BRISTOL, Tenn. — Ted Christopher and Mike Stefanik were engaged in an epic battle for the lead during most of the second half of the Whelen Modified Series UNOH Perfect Storm 150 at Bristol Motor Speedway on Wednesday night.
But with 22 laps to go, Ryan Newman came out of nowhere to join the battle. Two laps later, Newman was in the lead and on his way to victory lane after wrecking out of last year’s race on the first lap.
“It was a lot more fun than last year,” said Newman, who finished 37th a year ago. “That’s my opening statement. It might be my best win here — it was a fun race. It was a great modified race and a great race at Bristol.”
For most of the race, Newman didn’t seem to have a good enough car to contend for the win. Driving the No. 7 Chevrolet owned by Kevin Manion, Jamie McMurray’s crew chief in the Sprint Cup Series, Newman was fighting a loose car for the first half of the race and was running fifth when the red flag came out on lap 76 for the 10-minute halftime break.
“All the guys, we worked hard for two years here to tighten the car up and we still didn’t,” Manion said. “It didn’t look too good there. I think (Ryan) was saving his tires there at the start of the second run and the leaders started racing really hard.”
To say Christopher and Stefanik were racing hard might be the understatement of the year. Stefanik caught Christopher on lap 87 and proceeded to wear out the bumper of the No. 13 for four laps before he was able to make the pass for the lead on lap 91.
Christopher returned the favor for the next 17 laps as the top five bunched up while navigating slower traffic.
Christopher was able to retake the lead on lap 108, but Stefanik was back in front by lap 125 as Newman started looking for an opportunity to move up from the fourth position.
Newman got the opportunity he was looking for on lap 128 when the leaders slowed ever so slightly on the exit of turn four. Newman kept the pedal to the metal, bumped Christopher and set his sights on Stefanik.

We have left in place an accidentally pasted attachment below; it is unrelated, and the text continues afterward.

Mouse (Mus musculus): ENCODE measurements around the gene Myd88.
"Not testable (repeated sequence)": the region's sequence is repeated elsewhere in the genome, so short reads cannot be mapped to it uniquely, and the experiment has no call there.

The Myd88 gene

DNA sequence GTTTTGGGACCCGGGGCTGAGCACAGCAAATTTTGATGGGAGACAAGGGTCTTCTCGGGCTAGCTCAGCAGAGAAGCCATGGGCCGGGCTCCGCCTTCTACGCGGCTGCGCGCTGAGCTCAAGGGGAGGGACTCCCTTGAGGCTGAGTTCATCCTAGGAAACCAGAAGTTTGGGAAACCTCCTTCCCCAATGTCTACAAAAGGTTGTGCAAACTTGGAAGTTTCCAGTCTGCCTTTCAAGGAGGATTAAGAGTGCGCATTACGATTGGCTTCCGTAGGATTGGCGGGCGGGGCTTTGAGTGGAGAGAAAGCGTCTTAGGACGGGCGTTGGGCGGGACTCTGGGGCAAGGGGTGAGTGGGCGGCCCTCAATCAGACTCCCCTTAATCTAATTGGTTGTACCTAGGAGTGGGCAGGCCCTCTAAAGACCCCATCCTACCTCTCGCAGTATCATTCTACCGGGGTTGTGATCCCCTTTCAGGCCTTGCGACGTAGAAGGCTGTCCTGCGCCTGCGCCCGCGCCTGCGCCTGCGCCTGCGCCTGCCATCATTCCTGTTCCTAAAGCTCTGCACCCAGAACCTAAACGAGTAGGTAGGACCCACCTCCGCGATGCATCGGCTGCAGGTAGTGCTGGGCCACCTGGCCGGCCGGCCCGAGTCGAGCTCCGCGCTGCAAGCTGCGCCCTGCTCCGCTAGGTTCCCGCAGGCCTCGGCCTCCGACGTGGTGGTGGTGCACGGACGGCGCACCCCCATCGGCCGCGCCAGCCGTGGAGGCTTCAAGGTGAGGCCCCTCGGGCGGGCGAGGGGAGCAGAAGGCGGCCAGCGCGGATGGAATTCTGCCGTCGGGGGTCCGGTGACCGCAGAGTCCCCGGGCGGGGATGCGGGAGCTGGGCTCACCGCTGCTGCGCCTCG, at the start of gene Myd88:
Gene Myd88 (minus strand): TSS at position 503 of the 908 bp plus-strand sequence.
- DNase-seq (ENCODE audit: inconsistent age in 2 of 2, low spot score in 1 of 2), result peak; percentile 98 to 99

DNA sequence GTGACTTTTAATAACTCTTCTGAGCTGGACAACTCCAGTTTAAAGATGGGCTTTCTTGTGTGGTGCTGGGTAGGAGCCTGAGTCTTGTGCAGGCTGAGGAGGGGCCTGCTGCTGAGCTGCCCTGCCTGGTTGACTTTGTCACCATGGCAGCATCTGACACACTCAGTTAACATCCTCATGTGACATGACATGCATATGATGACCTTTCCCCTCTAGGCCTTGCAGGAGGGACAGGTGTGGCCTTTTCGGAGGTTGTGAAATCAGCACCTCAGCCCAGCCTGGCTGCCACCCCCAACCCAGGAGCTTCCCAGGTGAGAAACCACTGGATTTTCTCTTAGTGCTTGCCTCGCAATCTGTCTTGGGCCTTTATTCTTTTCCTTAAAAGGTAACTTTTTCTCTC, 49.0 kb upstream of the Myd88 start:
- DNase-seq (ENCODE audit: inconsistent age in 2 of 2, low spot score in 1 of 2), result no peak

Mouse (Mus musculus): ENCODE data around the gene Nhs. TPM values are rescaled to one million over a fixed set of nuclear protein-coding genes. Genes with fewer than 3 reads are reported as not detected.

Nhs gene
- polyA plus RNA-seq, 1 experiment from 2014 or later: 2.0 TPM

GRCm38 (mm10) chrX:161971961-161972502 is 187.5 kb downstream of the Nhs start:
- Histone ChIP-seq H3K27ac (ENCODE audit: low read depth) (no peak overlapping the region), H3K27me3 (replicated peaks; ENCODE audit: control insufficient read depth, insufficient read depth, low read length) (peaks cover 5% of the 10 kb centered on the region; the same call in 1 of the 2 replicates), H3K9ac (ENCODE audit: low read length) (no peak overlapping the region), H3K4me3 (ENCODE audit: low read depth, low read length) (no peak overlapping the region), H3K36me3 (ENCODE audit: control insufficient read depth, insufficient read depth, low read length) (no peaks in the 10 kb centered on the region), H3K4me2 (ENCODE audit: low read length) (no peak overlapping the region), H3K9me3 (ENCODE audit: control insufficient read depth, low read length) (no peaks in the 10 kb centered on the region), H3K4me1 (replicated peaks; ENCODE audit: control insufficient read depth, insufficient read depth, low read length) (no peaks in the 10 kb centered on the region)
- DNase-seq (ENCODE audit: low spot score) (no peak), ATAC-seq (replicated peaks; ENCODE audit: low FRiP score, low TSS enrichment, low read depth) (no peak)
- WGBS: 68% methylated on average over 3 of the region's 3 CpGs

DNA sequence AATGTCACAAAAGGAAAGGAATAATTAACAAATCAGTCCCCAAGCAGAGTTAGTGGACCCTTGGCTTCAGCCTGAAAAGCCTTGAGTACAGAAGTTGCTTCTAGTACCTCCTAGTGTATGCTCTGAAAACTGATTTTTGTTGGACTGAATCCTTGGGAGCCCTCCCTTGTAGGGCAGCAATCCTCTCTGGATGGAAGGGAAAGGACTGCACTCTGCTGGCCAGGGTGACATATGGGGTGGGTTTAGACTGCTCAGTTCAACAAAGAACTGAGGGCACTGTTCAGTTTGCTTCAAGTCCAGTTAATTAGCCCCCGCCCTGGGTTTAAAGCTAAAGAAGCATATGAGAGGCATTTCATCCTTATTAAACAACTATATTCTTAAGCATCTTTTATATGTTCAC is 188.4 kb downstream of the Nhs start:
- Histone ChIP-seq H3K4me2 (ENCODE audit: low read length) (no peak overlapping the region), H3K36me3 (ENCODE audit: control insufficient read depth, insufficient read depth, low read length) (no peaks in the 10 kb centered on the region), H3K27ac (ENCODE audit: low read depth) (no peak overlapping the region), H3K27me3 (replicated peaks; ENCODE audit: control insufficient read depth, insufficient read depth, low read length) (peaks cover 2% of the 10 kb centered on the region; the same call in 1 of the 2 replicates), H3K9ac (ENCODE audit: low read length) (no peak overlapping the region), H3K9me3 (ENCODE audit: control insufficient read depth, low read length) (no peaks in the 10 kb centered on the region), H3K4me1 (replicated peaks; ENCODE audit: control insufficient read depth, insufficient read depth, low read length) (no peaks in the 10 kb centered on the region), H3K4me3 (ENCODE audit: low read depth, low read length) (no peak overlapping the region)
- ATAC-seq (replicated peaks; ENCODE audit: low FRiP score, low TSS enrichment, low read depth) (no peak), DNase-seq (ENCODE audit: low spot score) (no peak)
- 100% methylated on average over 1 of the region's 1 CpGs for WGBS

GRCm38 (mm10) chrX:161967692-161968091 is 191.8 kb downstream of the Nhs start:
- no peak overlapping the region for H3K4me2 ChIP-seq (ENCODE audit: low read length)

“I tried to manage my tires a little bit,” Newman said. “I wasn’t as quick as those guys at the beginning of that segment, but I just caught a really good break coming off of turn 4.
“I had to rough Teddy up a little bit, but he’s done that to me before. I just put everything together at the right time and the way it worked out with the lapped cars, it was a good ending.”
Newman tried to get by Stefanik on the high side coming out of turn two on lap 130, but was blocked. When Newman tried the high side coming out of turn four, however, he was not to be denied. He stayed in the high line and fought off Stefanik for the last 20 laps to pick up his sixth career Whelen Modified victory and second this season.
“I was just kind of hanging on there at the end, riding the high side and guarding,” Newman said.
Christopher slowed in the final laps and was forced to the pits. James Civali, Bobby Santos and Todd Szegedy rounded out the top five.
Stefanik took responsibility for changes made to his car during the break that may have cost him the win, but said he had a blast anyway.
“It was my fault on the stop,” he said. “I made the call to loosen it up. We’ve had some tough runs this year, but it was dog-eat-dog up there in front. We were sideways and gouging the right front tires — there was a lot of turning the wheel to the right and holding on.”
Burt Myers, a regular on the History Channel show “Madhouse,” made a great charge from the back of the field to finish 11th.